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What is the intuition behind the max-flow min-cut theorem?

I know that the min-cut is the dual of max-flow when formulated as a linear program, but the result seems artificial to me.

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    $\begingroup$ The minimum cut is the bottleneck of the whole network. I think every metaphor for flows (water pipes, streets, ...) illustrate that. $\endgroup$ – Raphael Apr 24 '15 at 10:34
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So you have a flow thought the network. If you want the maximal flow, your network should not have any bottlenecks. And if you partition the network in two parts, where the source and the sink are in different partitions - you won't be able to push more though the network than this cut - i.e. the sum of edges.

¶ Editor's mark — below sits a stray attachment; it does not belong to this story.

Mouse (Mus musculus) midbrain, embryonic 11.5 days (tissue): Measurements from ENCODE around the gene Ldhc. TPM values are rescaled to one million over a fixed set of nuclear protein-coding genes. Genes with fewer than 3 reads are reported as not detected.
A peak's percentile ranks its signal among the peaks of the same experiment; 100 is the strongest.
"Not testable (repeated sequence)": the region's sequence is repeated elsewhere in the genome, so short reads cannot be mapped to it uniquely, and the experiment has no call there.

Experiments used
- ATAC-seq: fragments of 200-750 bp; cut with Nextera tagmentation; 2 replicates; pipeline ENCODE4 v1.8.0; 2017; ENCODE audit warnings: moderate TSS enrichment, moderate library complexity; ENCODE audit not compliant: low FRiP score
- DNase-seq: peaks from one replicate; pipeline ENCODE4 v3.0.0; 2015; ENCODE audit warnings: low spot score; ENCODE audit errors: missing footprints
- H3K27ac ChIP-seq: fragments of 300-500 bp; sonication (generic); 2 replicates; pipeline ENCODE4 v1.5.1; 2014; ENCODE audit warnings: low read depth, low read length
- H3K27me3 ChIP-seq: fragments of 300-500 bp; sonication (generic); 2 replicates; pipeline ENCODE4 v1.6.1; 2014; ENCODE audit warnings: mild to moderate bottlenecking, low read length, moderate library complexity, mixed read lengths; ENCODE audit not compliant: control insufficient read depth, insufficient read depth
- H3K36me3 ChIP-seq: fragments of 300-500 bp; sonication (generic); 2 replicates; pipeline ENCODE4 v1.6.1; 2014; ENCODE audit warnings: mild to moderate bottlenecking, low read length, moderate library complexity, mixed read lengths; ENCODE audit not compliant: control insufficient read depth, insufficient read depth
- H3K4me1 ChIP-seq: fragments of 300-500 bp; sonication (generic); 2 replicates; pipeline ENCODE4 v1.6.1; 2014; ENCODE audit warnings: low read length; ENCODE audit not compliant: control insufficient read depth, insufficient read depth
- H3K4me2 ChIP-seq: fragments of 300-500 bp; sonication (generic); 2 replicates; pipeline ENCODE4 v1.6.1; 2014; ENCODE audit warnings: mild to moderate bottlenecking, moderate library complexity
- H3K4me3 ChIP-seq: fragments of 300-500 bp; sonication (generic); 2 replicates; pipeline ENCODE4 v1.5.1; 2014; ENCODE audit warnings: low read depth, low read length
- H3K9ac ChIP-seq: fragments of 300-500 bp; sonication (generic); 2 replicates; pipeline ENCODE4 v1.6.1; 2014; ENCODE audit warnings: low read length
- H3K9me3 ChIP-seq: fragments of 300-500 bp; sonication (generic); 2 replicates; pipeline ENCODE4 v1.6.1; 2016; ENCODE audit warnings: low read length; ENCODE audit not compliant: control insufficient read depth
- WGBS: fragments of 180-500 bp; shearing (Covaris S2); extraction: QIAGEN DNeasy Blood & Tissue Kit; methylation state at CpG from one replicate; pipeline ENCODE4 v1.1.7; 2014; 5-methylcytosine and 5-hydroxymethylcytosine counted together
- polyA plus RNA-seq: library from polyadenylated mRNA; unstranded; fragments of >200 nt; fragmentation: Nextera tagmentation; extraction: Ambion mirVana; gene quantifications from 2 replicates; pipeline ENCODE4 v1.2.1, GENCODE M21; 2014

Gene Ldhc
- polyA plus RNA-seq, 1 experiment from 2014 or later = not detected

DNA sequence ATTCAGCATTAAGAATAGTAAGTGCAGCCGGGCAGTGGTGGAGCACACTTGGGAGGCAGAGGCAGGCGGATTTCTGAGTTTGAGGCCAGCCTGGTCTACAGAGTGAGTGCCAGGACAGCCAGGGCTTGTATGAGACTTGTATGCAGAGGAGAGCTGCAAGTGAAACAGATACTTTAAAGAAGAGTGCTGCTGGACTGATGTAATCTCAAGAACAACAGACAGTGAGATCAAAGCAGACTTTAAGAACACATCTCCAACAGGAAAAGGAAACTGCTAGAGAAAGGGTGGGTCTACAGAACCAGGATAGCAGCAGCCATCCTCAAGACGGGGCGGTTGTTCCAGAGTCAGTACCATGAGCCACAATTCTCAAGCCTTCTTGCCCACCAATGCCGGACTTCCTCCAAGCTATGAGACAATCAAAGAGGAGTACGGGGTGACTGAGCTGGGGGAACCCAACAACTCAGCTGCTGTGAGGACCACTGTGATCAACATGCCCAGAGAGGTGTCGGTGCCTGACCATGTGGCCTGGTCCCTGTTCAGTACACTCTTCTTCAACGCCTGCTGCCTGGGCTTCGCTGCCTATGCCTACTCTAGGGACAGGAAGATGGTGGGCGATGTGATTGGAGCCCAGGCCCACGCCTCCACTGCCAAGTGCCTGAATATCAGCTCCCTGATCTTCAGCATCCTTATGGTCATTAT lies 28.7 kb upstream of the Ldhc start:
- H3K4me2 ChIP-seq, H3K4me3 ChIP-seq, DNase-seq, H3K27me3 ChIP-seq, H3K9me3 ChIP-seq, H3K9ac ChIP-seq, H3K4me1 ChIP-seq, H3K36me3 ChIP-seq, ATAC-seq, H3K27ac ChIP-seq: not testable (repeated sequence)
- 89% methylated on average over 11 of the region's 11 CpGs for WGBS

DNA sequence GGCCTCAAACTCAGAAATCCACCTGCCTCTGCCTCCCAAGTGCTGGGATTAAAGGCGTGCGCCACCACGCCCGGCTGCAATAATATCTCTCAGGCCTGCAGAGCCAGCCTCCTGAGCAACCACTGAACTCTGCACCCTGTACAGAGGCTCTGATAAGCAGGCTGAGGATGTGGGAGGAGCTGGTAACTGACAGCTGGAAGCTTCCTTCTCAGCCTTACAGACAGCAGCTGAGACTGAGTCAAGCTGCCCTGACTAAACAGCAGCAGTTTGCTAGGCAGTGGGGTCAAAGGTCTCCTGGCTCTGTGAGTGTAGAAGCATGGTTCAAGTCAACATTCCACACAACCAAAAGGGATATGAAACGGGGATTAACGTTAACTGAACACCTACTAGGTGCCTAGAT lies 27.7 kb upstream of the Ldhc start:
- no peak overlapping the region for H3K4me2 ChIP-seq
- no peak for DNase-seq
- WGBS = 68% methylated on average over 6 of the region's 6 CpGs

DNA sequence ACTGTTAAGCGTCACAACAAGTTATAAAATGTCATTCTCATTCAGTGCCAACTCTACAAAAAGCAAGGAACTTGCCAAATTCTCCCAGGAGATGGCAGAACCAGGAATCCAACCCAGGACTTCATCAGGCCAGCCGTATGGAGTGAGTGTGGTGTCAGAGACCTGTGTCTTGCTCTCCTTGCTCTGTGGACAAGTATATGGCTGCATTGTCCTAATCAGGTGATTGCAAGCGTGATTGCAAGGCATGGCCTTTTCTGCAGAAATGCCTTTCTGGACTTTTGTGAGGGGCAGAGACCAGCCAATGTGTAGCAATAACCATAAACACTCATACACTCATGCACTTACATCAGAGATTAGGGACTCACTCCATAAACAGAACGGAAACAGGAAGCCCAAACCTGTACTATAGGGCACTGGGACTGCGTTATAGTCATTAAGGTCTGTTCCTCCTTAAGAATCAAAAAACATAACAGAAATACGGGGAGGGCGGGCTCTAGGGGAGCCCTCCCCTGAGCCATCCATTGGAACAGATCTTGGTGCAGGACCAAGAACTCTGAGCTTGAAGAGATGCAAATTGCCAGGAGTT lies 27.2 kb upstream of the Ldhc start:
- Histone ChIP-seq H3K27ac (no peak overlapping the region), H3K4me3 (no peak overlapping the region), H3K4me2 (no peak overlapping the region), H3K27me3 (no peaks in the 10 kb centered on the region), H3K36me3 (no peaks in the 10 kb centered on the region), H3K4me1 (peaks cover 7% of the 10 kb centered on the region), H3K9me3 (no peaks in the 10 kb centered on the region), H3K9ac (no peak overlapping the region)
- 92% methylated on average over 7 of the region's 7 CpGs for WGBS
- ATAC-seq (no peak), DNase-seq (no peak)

Now the minimum cut will be the worst bottleneck in the network. So it will correspond to maxflow.

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